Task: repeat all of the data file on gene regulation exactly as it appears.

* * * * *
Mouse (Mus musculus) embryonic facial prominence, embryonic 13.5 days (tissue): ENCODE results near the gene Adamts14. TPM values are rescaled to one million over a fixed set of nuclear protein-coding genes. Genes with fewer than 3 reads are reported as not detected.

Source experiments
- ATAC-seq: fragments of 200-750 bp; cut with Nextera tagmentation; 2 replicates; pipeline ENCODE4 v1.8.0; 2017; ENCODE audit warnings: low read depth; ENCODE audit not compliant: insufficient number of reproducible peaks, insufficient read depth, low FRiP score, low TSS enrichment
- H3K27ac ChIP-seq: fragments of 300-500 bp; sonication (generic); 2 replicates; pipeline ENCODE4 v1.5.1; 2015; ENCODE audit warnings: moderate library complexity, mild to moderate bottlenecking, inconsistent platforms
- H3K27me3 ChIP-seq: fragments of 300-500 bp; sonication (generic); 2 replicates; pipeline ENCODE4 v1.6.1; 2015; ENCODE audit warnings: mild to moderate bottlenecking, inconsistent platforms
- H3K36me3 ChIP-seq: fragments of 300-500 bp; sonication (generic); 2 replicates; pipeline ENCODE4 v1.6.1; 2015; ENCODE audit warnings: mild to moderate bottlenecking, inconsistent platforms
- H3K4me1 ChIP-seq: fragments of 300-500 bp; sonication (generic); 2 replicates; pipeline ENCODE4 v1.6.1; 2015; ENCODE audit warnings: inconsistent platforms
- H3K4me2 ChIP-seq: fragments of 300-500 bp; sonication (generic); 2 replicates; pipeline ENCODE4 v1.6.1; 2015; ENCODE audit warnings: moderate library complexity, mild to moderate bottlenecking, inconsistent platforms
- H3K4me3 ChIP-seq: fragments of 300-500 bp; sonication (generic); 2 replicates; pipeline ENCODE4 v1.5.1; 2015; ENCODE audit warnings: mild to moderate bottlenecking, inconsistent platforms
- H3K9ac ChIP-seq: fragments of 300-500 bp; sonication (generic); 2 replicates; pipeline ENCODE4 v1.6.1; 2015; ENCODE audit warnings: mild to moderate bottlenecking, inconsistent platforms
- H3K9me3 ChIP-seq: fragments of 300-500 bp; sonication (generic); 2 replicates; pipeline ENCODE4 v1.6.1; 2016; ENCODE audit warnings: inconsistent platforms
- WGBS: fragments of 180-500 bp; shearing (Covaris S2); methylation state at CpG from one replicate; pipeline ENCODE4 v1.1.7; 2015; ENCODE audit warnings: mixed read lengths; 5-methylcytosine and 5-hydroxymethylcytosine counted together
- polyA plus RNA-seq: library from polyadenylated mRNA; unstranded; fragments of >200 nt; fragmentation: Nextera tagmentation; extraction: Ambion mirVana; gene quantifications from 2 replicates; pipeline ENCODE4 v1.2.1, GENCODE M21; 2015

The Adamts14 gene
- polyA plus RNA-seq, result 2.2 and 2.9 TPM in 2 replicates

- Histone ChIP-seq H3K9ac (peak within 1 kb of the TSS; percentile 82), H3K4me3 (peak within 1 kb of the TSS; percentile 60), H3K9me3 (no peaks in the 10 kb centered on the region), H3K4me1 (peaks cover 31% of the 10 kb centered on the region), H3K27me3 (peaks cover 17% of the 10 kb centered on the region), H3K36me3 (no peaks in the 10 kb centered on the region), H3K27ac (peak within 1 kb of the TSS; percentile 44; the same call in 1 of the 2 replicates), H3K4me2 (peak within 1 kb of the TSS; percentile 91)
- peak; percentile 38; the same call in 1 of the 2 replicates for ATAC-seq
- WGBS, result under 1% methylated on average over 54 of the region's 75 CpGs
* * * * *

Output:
Mouse (Mus musculus) embryonic facial prominence, embryonic 13.5 days (tissue): ENCODE results near the gene Adamts14. TPM values are rescaled to one million over a fixed set of nuclear protein-coding genes. Genes with fewer than 3 reads are reported as not detected.

Source experiments
- ATAC-seq: fragments of 200-750 bp; cut with Nextera tagmentation; 2 replicates; pipeline ENCODE4 v1.8.0; 2017; ENCODE audit warnings: low read depth; ENCODE audit not compliant: insufficient number of reproducible peaks, insufficient read depth, low FRiP score, low TSS enrichment
- H3K27ac ChIP-seq: fragments of 300-500 bp; sonication (generic); 2 replicates; pipeline ENCODE4 v1.5.1; 2015; ENCODE audit warnings: moderate library complexity, mild to moderate bottlenecking, inconsistent platforms
- H3K27me3 ChIP-seq: fragments of 300-500 bp; sonication (generic); 2 replicates; pipeline ENCODE4 v1.6.1; 2015; ENCODE audit warnings: mild to moderate bottlenecking, inconsistent platforms
- H3K36me3 ChIP-seq: fragments of 300-500 bp; sonication (generic); 2 replicates; pipeline ENCODE4 v1.6.1; 2015; ENCODE audit warnings: mild to moderate bottlenecking, inconsistent platforms
- H3K4me1 ChIP-seq: fragments of 300-500 bp; sonication (generic); 2 replicates; pipeline ENCODE4 v1.6.1; 2015; ENCODE audit warnings: inconsistent platforms
- H3K4me2 ChIP-seq: fragments of 300-500 bp; sonication (generic); 2 replicates; pipeline ENCODE4 v1.6.1; 2015; ENCODE audit warnings: moderate library complexity, mild to moderate bottlenecking, inconsistent platforms
- H3K4me3 ChIP-seq: fragments of 300-500 bp; sonication (generic); 2 replicates; pipeline ENCODE4 v1.5.1; 2015; ENCODE audit warnings: mild to moderate bottlenecking, inconsistent platforms
- H3K9ac ChIP-seq: fragments of 300-500 bp; sonication (generic); 2 replicates; pipeline ENCODE4 v1.6.1; 2015; ENCODE audit warnings: mild to moderate bottlenecking, inconsistent platforms
- H3K9me3 ChIP-seq: fragments of 300-500 bp; sonication (generic); 2 replicates; pipeline ENCODE4 v1.6.1; 2016; ENCODE audit warnings: inconsistent platforms
- WGBS: fragments of 180-500 bp; shearing (Covaris S2); methylation state at CpG from one replicate; pipeline ENCODE4 v1.1.7; 2015; ENCODE audit warnings: mixed read lengths; 5-methylcytosine and 5-hydroxymethylcytosine counted together
- polyA plus RNA-seq: library from polyadenylated mRNA; unstranded; fragments of >200 nt; fragmentation: Nextera tagmentation; extraction: Ambion mirVana; gene quantifications from 2 replicates; pipeline ENCODE4 v1.2.1, GENCODE M21; 2015

The Adamts14 gene
- polyA plus RNA-seq, result 2.2 and 2.9 TPM in 2 replicates

- Histone ChIP-seq H3K9ac (peak within 1 kb of the TSS; percentile 82), H3K4me3 (peak within 1 kb of the TSS; percentile 60), H3K9me3 (no peaks in the 10 kb centered on the region), H3K4me1 (peaks cover 31% of the 10 kb centered on the region), H3K27me3 (peaks cover 17% of the 10 kb centered on the region), H3K36me3 (no peaks in the 10 kb centered on the region), H3K27ac (peak within 1 kb of the TSS; percentile 44; the same call in 1 of the 2 replicates), H3K4me2 (peak within 1 kb of the TSS; percentile 91)
- peak; percentile 38; the same call in 1 of the 2 replicates for ATAC-seq
- WGBS, result under 1% methylated on average over 54 of the region's 75 CpGs